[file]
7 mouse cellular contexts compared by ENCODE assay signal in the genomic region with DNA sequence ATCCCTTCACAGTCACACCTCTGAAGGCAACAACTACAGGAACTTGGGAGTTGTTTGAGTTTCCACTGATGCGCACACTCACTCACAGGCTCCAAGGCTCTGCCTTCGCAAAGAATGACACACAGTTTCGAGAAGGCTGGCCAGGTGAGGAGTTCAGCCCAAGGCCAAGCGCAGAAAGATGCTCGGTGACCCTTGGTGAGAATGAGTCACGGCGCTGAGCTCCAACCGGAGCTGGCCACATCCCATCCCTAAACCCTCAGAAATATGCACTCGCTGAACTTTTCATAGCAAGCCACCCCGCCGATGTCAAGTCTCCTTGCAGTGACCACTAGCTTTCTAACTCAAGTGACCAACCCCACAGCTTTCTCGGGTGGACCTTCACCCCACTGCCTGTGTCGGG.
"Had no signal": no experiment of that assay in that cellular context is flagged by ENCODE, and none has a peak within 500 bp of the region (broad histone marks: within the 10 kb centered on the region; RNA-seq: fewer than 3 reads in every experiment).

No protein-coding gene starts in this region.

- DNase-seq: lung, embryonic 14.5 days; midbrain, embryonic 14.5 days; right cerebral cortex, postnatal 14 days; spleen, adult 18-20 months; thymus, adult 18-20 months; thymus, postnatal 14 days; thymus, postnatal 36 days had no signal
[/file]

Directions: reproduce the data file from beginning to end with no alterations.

7 mouse cellular contexts compared by ENCODE assay signal in the genomic region with DNA sequence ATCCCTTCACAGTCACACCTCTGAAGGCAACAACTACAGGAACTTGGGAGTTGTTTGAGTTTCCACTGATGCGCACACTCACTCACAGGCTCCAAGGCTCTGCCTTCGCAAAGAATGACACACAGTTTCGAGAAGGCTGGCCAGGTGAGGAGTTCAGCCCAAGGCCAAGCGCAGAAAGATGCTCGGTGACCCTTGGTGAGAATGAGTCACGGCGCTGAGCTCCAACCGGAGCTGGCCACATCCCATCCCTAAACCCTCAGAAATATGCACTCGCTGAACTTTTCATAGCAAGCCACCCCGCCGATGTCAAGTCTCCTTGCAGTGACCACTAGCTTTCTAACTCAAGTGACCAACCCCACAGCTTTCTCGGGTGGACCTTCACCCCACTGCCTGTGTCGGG.
"Had no signal": no experiment of that assay in that cellular context is flagged by ENCODE, and none has a peak within 500 bp of the region (broad histone marks: within the 10 kb centered on the region; RNA-seq: fewer than 3 reads in every experiment).

No protein-coding gene starts in this region.

- DNase-seq: lung, embryonic 14.5 days; midbrain, embryonic 14.5 days; right cerebral cortex, postnatal 14 days; spleen, adult 18-20 months; thymus, adult 18-20 months; thymus, postnatal 14 days; thymus, postnatal 36 days had no signal